| Quarterly Journal of Economics
Matching with Couples: Stability and Incentives in Large Markets
Accommodating couples has been a long-standing issue in the design of
centralized labor market clearinghouses for doctors and psychologists, because
couples view pairs of jobs as complements. A stable matching may not exist
when couples are present. This article's main result is that a stable matching
exists when there are relatively few couples and preference lists are sufficiently
short relative to market size. We also discuss incentives in markets with couples.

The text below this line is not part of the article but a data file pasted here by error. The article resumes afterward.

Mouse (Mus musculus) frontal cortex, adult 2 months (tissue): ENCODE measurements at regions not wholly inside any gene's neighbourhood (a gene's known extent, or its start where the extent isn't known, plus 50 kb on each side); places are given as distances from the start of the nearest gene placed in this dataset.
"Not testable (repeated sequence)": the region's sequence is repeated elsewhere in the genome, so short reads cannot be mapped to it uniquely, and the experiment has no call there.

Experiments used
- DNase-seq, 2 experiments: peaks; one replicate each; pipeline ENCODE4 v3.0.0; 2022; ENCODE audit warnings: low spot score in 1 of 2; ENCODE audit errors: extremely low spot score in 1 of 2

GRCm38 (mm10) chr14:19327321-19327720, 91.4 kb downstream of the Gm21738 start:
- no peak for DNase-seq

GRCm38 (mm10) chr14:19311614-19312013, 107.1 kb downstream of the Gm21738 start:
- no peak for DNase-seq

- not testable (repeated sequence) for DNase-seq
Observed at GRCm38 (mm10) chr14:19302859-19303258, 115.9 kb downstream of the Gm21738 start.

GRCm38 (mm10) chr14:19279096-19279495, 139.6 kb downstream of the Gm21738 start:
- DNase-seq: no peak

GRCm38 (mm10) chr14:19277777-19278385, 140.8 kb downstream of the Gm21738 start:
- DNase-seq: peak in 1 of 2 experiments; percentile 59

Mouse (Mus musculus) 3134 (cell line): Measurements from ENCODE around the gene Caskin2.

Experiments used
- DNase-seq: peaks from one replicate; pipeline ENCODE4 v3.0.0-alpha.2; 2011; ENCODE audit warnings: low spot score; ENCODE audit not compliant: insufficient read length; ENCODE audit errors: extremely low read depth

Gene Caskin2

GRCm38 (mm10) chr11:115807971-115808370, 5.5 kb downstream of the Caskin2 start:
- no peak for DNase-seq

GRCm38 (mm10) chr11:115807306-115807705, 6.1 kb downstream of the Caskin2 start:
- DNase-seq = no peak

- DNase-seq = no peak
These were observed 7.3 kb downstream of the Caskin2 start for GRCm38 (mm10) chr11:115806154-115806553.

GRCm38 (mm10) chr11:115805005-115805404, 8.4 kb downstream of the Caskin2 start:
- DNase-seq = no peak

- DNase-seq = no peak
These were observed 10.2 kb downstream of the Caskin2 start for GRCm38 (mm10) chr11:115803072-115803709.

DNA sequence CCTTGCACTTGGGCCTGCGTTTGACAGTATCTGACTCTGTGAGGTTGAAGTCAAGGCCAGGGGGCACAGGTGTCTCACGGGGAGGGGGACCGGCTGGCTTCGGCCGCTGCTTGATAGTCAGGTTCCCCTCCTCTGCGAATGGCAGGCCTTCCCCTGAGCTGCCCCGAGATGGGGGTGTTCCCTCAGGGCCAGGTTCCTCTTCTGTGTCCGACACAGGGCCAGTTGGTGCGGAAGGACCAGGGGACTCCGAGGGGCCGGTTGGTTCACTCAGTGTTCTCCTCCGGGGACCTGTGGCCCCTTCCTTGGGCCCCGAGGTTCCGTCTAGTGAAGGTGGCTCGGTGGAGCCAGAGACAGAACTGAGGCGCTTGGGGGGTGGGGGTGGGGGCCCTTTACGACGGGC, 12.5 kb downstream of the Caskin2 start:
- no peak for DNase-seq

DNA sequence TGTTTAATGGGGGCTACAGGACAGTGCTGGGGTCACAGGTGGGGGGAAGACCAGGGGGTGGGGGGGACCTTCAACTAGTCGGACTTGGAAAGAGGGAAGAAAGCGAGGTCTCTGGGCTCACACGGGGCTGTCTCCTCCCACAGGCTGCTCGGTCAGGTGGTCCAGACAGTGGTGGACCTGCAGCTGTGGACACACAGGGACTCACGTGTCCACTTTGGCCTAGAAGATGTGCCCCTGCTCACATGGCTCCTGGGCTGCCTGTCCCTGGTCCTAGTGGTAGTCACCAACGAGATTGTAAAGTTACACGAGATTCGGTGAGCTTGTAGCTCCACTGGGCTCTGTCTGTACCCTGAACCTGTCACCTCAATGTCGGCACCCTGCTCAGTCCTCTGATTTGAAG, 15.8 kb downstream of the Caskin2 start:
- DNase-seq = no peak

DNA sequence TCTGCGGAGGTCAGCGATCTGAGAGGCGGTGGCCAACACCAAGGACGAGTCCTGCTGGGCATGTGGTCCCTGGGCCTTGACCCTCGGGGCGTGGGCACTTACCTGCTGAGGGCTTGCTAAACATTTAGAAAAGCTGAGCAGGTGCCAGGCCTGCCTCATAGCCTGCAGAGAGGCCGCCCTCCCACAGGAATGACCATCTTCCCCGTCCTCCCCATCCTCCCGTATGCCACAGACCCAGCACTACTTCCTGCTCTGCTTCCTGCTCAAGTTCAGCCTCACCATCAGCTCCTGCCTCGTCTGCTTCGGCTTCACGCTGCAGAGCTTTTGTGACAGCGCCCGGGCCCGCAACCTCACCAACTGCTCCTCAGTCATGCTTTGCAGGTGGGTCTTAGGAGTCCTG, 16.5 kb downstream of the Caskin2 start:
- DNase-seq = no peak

We relate these theoretical results to the job market for psychologists, in
which stable matchings exist for all years of the data, despite the presence of
Kojima, Fuhito, Parag A. Pathak, and Alvin E. Roth. "Matching with Couples: Stability and Incentives in Large Markets." Quarterly Journal of Economics 128, no. 4 (2013): 1585–1632.